In this current climate of animosity and fear, when would you expect to see or hear the phrase “God is great” in Arabic? For many, the answer would be at the time of an imminent terrorist attack. In reality, however, acknowledging the greatness of God is what reminds the vast majority of Muslims to live lives of peace and unity in accordance with the authentic teachings of the Islamic faith.
Once again, a Muslim charity has come under scrutiny for its recent campaign which will see posters on the sides of red London buses with the words “Subhan Allah” (or “Glory be to God”) written across them. Islamic Relief hopes the campaign across five major cities will help to “change the negative climate” around the religion. Islamic Relief, being the largest Muslim charity in the world, has an extensive support base and is recognised far beyond the Muslim community, which makes it one of the most qualified organisations to foster understanding and tolerance between different communities.
Having been exposed first-hand to the dismal refugee crisis in Europe and the Middle East, I have seen and heard time and again the hope that religion brings to the beleaguered, especially to Syrian refugees who often receive the aid of Islamic Relief. Why is it, then, that this phrase that brings strength and optimism to so many can instil irrational fear in others? Why are so many calling for it to be removed from the side of London buses, as if that were an inappropriate place for it to be?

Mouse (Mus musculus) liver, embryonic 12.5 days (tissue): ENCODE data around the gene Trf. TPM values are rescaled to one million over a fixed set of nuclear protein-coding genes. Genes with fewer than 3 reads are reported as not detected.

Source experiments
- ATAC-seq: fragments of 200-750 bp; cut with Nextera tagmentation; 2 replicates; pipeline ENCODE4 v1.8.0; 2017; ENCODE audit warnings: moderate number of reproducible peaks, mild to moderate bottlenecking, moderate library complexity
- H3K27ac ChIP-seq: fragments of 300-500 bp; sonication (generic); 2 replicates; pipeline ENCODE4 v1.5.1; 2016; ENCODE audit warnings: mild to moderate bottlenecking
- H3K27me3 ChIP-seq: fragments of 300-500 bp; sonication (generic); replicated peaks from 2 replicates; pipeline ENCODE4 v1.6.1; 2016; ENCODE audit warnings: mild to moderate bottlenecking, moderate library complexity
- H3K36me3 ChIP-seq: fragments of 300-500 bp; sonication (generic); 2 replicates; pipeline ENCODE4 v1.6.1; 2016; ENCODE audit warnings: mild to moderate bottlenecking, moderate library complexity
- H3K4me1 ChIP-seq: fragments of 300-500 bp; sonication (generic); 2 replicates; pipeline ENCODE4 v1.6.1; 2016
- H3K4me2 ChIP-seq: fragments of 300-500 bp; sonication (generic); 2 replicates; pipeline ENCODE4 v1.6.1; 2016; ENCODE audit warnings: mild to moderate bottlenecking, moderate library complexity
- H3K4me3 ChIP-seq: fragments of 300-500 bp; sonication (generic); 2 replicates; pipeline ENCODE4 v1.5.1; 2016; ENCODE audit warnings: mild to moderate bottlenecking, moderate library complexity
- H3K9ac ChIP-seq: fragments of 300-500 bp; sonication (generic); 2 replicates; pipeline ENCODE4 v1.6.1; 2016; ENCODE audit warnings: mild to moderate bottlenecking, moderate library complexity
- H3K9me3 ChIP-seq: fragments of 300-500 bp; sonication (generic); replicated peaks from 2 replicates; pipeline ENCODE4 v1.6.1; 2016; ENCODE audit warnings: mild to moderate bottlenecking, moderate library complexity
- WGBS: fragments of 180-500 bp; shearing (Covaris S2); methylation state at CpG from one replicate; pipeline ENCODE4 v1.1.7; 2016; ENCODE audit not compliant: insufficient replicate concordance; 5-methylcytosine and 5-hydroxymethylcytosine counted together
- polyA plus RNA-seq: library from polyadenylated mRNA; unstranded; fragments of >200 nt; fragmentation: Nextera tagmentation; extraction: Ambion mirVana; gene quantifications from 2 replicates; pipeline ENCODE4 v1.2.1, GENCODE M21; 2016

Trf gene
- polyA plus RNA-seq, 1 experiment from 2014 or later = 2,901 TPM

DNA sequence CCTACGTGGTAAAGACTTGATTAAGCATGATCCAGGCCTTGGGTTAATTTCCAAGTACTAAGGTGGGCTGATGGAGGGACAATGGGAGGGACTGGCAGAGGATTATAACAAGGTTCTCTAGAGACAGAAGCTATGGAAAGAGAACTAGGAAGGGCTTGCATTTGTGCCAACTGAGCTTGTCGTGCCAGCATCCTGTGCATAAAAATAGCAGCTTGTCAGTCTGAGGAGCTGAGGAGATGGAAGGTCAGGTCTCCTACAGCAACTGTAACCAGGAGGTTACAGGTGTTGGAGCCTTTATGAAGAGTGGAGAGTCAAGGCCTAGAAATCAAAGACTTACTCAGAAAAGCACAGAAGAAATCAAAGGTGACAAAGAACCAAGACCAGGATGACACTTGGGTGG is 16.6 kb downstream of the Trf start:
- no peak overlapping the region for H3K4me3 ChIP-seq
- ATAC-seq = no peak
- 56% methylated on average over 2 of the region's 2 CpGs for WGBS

Britain has evolved in manifold ways since the formation of Islamic Relief in 1984. Just days ago, London chose to ignore the campaign tactics of Zac Goldsmith and elect its first Muslim Mayor. British Muslim baker Nadia Hussain was given the honourable task of baking Queen Elizabeth II a cake celebrating her 90th birthday - and last month saw the election of Malia Bouattia as the first Muslim and black NUS president in its history.
It looks like we’re living in times of inclusivity and growth. But society is full of paradoxes, and many have become fearful of the use of a word which is supposed to denote the greatest giver of peace to those of faith.
Campaigns such as the “Allah is great bus”, and the subsequent unnecessary outrage, signify the need to challenge deleterious stereotypes and make the unfamiliar a common phenomenon that everyone can recognise and appreciate. Social media has seen hysterical outbursts of distaste towards Islamic Relief today. We need to combat this blind fear with education and openness.
Instead of loathing a charitable initiative, our time would be much better spent trying to comprehend the lives of those Muslims who we still view with so much suspicion and distaste: refugees fleeing terrible conflict. It is an opportunity for us to show solidarity with them, with each other and with the many British Muslims living harmoniously alongside us.
With the holy month of Ramadan approaching, these advertisements provide Muslims the opportunity to open discussions with others about the tenets of their faith which can help to derail rising Islamophobic sentiment. The social media reaction to the “Allah is great bus” has proven that we need to have that conversation more than ever.
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